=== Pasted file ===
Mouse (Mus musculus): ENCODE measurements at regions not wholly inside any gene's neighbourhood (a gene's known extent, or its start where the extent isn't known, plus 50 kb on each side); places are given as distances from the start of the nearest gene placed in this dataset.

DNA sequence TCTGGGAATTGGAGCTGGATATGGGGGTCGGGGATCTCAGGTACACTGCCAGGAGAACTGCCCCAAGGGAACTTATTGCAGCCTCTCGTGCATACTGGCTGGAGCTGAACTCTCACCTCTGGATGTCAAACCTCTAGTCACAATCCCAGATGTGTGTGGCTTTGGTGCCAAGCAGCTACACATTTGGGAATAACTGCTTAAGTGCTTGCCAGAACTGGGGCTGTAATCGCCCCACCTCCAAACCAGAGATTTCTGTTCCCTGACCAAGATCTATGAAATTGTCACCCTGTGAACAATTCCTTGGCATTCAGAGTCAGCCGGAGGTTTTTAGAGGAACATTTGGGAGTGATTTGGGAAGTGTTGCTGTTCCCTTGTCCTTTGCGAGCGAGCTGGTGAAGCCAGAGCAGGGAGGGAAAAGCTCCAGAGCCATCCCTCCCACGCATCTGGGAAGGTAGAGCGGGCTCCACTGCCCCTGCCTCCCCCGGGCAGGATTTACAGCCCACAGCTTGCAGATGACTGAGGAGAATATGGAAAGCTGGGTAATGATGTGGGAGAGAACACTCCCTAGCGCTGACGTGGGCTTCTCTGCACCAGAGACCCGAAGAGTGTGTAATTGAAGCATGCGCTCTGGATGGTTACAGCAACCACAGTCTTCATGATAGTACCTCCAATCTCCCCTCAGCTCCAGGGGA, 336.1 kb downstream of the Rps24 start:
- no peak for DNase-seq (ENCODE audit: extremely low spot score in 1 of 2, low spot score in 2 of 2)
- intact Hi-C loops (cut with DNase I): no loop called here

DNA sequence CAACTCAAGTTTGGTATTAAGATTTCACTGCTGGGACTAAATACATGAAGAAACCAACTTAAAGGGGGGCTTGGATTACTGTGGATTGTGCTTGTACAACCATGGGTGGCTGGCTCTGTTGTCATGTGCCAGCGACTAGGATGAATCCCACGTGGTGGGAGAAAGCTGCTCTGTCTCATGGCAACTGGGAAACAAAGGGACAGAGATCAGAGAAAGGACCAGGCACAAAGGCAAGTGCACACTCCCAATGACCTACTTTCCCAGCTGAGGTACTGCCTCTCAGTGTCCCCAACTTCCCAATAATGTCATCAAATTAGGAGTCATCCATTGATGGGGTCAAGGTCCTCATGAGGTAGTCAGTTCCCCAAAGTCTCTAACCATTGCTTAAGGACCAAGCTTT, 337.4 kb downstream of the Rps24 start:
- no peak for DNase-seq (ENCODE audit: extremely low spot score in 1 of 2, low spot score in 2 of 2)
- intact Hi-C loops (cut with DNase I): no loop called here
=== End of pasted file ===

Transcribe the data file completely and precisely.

Mouse (Mus musculus): ENCODE measurements at regions not wholly inside any gene's neighbourhood (a gene's known extent, or its start where the extent isn't known, plus 50 kb on each side); places are given as distances from the start of the nearest gene placed in this dataset.

DNA sequence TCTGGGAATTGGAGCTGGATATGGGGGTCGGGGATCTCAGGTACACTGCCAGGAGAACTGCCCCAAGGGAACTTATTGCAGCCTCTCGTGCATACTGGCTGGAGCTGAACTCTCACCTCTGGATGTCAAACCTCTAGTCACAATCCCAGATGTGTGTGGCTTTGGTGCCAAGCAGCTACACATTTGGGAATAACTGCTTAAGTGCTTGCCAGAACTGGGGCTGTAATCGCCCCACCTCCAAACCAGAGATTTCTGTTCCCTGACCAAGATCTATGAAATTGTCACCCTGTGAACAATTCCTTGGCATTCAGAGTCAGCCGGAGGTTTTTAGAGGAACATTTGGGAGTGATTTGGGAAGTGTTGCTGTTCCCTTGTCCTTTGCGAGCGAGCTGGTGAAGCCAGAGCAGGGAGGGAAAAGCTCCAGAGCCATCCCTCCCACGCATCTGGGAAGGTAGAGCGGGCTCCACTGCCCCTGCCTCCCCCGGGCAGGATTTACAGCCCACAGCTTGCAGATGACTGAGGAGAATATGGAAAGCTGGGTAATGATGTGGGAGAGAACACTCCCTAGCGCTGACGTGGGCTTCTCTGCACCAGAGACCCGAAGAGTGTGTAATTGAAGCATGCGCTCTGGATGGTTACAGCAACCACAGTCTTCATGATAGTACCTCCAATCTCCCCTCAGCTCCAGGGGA, 336.1 kb downstream of the Rps24 start:
- no peak for DNase-seq (ENCODE audit: extremely low spot score in 1 of 2, low spot score in 2 of 2)
- intact Hi-C loops (cut with DNase I): no loop called here

DNA sequence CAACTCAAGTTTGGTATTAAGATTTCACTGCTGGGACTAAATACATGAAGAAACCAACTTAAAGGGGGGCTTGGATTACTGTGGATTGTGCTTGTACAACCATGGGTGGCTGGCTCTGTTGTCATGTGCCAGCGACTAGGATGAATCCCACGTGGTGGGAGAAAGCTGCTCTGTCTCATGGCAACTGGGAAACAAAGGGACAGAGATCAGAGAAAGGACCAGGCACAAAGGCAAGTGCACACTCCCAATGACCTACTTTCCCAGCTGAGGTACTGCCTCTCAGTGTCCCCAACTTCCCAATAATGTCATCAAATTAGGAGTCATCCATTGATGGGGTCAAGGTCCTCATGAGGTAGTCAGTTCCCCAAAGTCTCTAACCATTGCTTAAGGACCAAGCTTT, 337.4 kb downstream of the Rps24 start:
- no peak for DNase-seq (ENCODE audit: extremely low spot score in 1 of 2, low spot score in 2 of 2)
- intact Hi-C loops (cut with DNase I): no loop called here